Once the sun was up we knew we didn’t have long until it would start getting hot so we climbed back down by which time there was already some activity in the camp as the other tourists were making their way to breakfast.  We did the same and waited for Youssef, the guide we had met in Ras Al Hadd to give us a ride back out of the camp along with the Italian couple he was showing around.  On the way out of the desert, we stopped by at another bedouin house for some dates and coffee.  He dropped us off where we left our car the previous day and we parted ways from there on but not before reminding us to visit Wadi Shab on our way back to Muscat.

A steep drive down the dune

Dining area in 1000 nights desert camp

A must-have in the desert

Wadi Shab is situated just after Tiwi.  You can get there from the coastal road that links Muscat to Sur.  There are brown information boards that guide visitors.  We parked our car by the dual carriageway and walked down to the mouth of the wadi.  This must be one of the most beautiful wadi’s in Oman because it is flanked on both sides by high cliff walls and the water is a clear blue with date palms on either side of the banks. There were some local boatsmen who offered to take us across to the other bank for 200 Baisa (USD 0.50).  Our guy who offered to take us was an old man, Said.  He dropped us on the other bank and told us that by 4pm, the water would recede and that we wouldn’t need to get a boat back.  As we walked into the wadi, Said turned his boat around and made his way back to the other side, possibly to ferry more random tourists who might’ve stopped by on their way.

Walking on what seemed like a dry river bed full of white round pebbles, the mid afternoon heat got more and more intense as we walked further in.  On both sides were the rocky walls of the mountains and the place looked surreal, like something out of Indiana Jones or even Jurassic Park.  After about 15 minutes of walking, we saw the first signs of water.  Again, what seems like the trademark turquoise blue of the Omani wadi’s.  We followed the footpath further in, climbing up rocks and walking along the side walls of the wadi.  We finally reached a pool of water and by then it was so hot that we decided it was time to step in and take a swim.  It’s no wonder that they describe oases as pockets of paradise because after seeing these wadi’s, it’s hard to see these clear blue pools of water surrounded by green trees as anything short of paradise.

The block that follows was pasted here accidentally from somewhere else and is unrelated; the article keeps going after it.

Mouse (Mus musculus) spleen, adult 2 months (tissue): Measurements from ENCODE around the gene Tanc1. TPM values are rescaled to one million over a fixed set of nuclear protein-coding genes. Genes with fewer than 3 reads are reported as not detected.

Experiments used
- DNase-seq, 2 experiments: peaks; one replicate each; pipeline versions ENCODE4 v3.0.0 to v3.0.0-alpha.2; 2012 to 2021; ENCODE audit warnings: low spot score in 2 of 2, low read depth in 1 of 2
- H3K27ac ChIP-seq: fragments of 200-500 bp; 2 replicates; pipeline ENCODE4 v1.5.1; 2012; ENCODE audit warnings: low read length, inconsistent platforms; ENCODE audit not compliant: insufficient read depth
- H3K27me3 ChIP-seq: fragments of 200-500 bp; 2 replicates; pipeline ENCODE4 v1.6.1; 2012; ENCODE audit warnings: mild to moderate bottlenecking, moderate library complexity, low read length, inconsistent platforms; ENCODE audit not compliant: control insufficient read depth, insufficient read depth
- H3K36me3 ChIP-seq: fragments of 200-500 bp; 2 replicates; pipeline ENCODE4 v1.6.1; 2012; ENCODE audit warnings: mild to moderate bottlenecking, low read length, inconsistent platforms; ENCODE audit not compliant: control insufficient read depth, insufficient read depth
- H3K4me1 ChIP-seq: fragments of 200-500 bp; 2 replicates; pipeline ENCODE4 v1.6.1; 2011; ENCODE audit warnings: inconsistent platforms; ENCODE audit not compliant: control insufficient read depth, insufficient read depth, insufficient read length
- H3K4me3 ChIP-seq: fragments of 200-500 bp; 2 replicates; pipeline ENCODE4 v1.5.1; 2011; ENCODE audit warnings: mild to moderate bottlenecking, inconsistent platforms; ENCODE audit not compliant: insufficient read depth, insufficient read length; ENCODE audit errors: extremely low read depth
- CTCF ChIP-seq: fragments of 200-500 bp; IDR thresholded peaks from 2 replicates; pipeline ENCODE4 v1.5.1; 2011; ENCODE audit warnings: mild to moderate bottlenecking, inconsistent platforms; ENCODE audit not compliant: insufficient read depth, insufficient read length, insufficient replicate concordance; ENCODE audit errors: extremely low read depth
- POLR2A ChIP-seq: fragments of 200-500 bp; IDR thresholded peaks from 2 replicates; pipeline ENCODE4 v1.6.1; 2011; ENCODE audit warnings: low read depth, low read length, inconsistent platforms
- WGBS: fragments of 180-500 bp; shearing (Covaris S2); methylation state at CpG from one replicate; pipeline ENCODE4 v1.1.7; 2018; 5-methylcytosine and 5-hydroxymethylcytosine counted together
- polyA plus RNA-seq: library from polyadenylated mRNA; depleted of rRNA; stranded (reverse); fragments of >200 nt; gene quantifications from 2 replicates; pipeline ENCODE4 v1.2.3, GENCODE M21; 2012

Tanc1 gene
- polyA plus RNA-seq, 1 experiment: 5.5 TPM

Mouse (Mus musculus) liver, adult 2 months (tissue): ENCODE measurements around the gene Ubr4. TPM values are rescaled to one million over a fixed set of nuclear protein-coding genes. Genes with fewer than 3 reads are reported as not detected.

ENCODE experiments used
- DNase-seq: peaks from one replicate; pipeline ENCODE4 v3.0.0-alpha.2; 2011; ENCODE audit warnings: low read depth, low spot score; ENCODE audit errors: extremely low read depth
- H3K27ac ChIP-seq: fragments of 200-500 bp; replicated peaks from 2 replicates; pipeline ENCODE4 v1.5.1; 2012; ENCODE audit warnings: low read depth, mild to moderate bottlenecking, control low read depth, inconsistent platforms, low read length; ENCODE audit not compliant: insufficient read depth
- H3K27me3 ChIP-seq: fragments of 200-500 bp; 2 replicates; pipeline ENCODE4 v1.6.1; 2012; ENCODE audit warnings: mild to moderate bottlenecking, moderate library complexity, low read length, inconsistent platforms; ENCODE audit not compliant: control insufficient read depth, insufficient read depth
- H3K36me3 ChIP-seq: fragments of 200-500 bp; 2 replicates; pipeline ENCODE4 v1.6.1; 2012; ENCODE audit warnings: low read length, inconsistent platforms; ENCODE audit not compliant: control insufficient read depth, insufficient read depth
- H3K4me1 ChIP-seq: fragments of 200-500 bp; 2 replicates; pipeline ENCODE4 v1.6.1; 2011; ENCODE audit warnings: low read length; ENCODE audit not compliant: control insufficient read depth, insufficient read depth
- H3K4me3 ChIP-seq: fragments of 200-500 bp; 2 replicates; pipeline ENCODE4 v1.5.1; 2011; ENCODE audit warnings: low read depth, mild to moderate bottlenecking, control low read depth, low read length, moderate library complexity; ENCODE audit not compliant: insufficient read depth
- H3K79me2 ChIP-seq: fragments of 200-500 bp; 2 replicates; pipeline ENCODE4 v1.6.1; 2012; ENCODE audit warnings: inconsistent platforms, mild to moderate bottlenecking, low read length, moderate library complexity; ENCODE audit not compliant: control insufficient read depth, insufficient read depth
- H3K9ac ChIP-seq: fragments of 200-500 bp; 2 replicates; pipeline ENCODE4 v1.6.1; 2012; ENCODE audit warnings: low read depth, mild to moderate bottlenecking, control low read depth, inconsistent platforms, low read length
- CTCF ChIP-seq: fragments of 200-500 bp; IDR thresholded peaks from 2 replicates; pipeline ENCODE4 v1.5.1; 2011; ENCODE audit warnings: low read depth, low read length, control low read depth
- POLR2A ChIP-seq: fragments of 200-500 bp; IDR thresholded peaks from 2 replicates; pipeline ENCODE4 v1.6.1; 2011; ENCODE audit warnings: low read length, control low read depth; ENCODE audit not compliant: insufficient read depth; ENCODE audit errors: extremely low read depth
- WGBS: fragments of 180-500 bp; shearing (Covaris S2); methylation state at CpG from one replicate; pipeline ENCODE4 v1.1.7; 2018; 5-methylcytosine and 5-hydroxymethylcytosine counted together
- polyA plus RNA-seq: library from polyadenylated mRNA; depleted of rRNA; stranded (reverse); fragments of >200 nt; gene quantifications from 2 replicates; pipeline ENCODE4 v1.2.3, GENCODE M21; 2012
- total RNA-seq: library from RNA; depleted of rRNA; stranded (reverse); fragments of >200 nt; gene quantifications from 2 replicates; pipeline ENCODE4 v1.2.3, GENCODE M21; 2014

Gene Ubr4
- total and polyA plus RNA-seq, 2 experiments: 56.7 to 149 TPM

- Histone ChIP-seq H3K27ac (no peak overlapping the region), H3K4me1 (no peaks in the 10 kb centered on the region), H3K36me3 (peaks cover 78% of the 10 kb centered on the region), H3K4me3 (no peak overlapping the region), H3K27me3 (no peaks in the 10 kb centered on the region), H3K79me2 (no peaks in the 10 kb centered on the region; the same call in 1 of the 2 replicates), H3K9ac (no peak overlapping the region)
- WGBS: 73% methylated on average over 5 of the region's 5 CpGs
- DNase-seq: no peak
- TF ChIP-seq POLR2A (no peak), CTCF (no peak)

After some time there, we made our way back to where our car was parked and true to form, as Said had said, the water had receded somewhat but not to the extent that we had hoped it would.  By the time we got back, the boatsmen were also nowhere to be found.  I reckon they were having their siesta so there was no other choice but to wade through the knee deep water, over the sharp little pebbles to get back on to the other bank.  It was probably not more than 50 meters but it was definitely not an enjoyable experience, having to walk barefoot over the slippery pebbles.  It was painful to say the least but we made it eventually.

We were finally back on the road and on our way to Muscat (with a slight detour at Bimmah to see the sink hole).

Entrance to Wadi Shab

The iconic blue waters of the wadi

A clear blue pool - we couldn't help but jump in!

The return journey out

Boatmen waiting to ferry people to the other bank

Back up by our car with the view of Tiwi village

Bimmah sinkhole

Oman – From Wadis to Dunes


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From 1000 Nights Desert Camp - Sharqiya Sands, Oman

March 24, 2012 :: Day 2 – Wadi Bani Khalid and Sharqiya Sands

The next morning, we got up at 7am and after having a full breakfast, we set off towards the Sharqiya sand dunes.  It seems like the roads have just been laid because we could not find any driving directions on Google Maps from Ras Al Hadd to Sur and from Sur to Al Ghabbi, the entrance to Sharqiya Sands.  At 8.30am, we traced our way back to Sur and from there back on to route 23 towards the desert.  Before getting to Al Ghabbi, we took a detour to the right into Wadi Bani Khalid.  Getting to the wadi from the main road was a further 20km up winding mountain roads that eventually opened up out onto a panoramic view of green date palm trees below in the valley.